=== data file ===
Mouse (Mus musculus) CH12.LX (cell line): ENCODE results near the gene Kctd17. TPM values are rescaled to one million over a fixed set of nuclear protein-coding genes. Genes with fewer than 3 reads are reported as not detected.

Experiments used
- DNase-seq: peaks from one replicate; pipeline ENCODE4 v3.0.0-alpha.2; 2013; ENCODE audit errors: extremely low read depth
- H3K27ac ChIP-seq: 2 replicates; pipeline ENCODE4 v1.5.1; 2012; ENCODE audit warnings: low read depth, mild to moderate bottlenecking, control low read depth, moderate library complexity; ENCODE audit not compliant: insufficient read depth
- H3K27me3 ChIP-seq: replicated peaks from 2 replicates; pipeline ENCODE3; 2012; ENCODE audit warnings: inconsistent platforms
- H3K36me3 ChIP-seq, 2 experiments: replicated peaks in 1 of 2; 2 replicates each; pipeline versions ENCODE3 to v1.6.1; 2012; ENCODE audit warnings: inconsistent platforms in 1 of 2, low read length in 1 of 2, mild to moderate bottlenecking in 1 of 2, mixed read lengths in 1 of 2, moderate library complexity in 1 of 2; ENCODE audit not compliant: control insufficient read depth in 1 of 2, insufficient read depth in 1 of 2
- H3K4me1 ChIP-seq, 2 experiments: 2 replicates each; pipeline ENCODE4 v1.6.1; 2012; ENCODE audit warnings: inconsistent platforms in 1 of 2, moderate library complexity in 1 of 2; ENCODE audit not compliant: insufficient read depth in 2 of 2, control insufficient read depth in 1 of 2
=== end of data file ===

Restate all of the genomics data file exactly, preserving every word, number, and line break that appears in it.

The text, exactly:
Mouse (Mus musculus) CH12.LX (cell line): ENCODE results near the gene Kctd17. TPM values are rescaled to one million over a fixed set of nuclear protein-coding genes. Genes with fewer than 3 reads are reported as not detected.

Experiments used
- DNase-seq: peaks from one replicate; pipeline ENCODE4 v3.0.0-alpha.2; 2013; ENCODE audit errors: extremely low read depth
- H3K27ac ChIP-seq: 2 replicates; pipeline ENCODE4 v1.5.1; 2012; ENCODE audit warnings: low read depth, mild to moderate bottlenecking, control low read depth, moderate library complexity; ENCODE audit not compliant: insufficient read depth
- H3K27me3 ChIP-seq: replicated peaks from 2 replicates; pipeline ENCODE3; 2012; ENCODE audit warnings: inconsistent platforms
- H3K36me3 ChIP-seq, 2 experiments: replicated peaks in 1 of 2; 2 replicates each; pipeline versions ENCODE3 to v1.6.1; 2012; ENCODE audit warnings: inconsistent platforms in 1 of 2, low read length in 1 of 2, mild to moderate bottlenecking in 1 of 2, mixed read lengths in 1 of 2, moderate library complexity in 1 of 2; ENCODE audit not compliant: control insufficient read depth in 1 of 2, insufficient read depth in 1 of 2
- H3K4me1 ChIP-seq, 2 experiments: 2 replicates each; pipeline ENCODE4 v1.6.1; 2012; ENCODE audit warnings: inconsistent platforms in 1 of 2, moderate library complexity in 1 of 2; ENCODE audit not compliant: insufficient read depth in 2 of 2, control insufficient read depth in 1 of 2